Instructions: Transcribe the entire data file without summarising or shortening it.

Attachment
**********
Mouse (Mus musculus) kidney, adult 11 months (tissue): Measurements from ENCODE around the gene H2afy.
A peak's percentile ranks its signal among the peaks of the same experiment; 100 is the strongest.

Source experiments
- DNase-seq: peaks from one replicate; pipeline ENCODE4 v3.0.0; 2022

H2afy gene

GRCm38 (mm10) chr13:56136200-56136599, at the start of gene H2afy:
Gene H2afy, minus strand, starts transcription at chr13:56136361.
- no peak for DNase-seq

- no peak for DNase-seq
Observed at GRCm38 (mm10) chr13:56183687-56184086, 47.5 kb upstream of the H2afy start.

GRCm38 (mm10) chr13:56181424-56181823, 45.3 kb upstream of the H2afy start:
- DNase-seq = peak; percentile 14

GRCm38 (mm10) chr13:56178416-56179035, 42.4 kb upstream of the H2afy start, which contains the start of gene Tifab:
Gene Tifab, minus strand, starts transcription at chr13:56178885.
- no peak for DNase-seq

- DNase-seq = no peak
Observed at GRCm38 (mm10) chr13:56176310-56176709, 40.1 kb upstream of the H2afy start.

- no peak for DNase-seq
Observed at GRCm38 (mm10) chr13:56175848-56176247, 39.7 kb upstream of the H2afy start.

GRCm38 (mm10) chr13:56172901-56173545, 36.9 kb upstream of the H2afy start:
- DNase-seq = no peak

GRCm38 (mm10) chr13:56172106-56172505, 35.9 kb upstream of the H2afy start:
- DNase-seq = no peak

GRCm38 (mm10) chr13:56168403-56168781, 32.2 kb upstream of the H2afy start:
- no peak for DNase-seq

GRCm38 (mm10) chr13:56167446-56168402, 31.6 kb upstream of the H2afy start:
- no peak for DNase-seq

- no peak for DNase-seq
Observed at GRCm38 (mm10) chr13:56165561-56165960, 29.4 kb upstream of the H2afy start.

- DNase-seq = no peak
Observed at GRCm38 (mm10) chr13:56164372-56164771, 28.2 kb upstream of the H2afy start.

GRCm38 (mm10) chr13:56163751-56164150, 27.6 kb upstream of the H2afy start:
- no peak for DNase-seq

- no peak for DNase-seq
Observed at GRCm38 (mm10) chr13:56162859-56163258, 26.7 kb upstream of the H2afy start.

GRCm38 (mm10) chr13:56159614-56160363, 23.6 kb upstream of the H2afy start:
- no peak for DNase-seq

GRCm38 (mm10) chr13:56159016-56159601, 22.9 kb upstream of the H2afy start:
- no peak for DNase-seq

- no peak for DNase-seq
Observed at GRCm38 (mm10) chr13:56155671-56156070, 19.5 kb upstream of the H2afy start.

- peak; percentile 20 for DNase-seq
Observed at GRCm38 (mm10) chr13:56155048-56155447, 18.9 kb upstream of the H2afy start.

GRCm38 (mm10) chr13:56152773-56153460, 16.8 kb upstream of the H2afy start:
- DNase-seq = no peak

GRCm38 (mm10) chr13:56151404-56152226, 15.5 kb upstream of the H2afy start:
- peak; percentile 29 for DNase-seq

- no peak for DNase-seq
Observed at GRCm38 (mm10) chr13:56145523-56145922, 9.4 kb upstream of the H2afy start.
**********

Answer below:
Mouse (Mus musculus) kidney, adult 11 months (tissue): Measurements from ENCODE around the gene H2afy.
A peak's percentile ranks its signal among the peaks of the same experiment; 100 is the strongest.

Source experiments
- DNase-seq: peaks from one replicate; pipeline ENCODE4 v3.0.0; 2022

H2afy gene

GRCm38 (mm10) chr13:56136200-56136599, at the start of gene H2afy:
Gene H2afy, minus strand, starts transcription at chr13:56136361.
- no peak for DNase-seq

- no peak for DNase-seq
Observed at GRCm38 (mm10) chr13:56183687-56184086, 47.5 kb upstream of the H2afy start.

GRCm38 (mm10) chr13:56181424-56181823, 45.3 kb upstream of the H2afy start:
- DNase-seq = peak; percentile 14

GRCm38 (mm10) chr13:56178416-56179035, 42.4 kb upstream of the H2afy start, which contains the start of gene Tifab:
Gene Tifab, minus strand, starts transcription at chr13:56178885.
- no peak for DNase-seq

- DNase-seq = no peak
Observed at GRCm38 (mm10) chr13:56176310-56176709, 40.1 kb upstream of the H2afy start.

- no peak for DNase-seq
Observed at GRCm38 (mm10) chr13:56175848-56176247, 39.7 kb upstream of the H2afy start.

GRCm38 (mm10) chr13:56172901-56173545, 36.9 kb upstream of the H2afy start:
- DNase-seq = no peak

GRCm38 (mm10) chr13:56172106-56172505, 35.9 kb upstream of the H2afy start:
- DNase-seq = no peak

GRCm38 (mm10) chr13:56168403-56168781, 32.2 kb upstream of the H2afy start:
- no peak for DNase-seq

GRCm38 (mm10) chr13:56167446-56168402, 31.6 kb upstream of the H2afy start:
- no peak for DNase-seq

- no peak for DNase-seq
Observed at GRCm38 (mm10) chr13:56165561-56165960, 29.4 kb upstream of the H2afy start.

- DNase-seq = no peak
Observed at GRCm38 (mm10) chr13:56164372-56164771, 28.2 kb upstream of the H2afy start.

GRCm38 (mm10) chr13:56163751-56164150, 27.6 kb upstream of the H2afy start:
- no peak for DNase-seq

- no peak for DNase-seq
Observed at GRCm38 (mm10) chr13:56162859-56163258, 26.7 kb upstream of the H2afy start.

GRCm38 (mm10) chr13:56159614-56160363, 23.6 kb upstream of the H2afy start:
- no peak for DNase-seq

GRCm38 (mm10) chr13:56159016-56159601, 22.9 kb upstream of the H2afy start:
- no peak for DNase-seq

- no peak for DNase-seq
Observed at GRCm38 (mm10) chr13:56155671-56156070, 19.5 kb upstream of the H2afy start.

- peak; percentile 20 for DNase-seq
Observed at GRCm38 (mm10) chr13:56155048-56155447, 18.9 kb upstream of the H2afy start.

GRCm38 (mm10) chr13:56152773-56153460, 16.8 kb upstream of the H2afy start:
- DNase-seq = no peak

GRCm38 (mm10) chr13:56151404-56152226, 15.5 kb upstream of the H2afy start:
- peak; percentile 29 for DNase-seq

- no peak for DNase-seq
Observed at GRCm38 (mm10) chr13:56145523-56145922, 9.4 kb upstream of the H2afy start.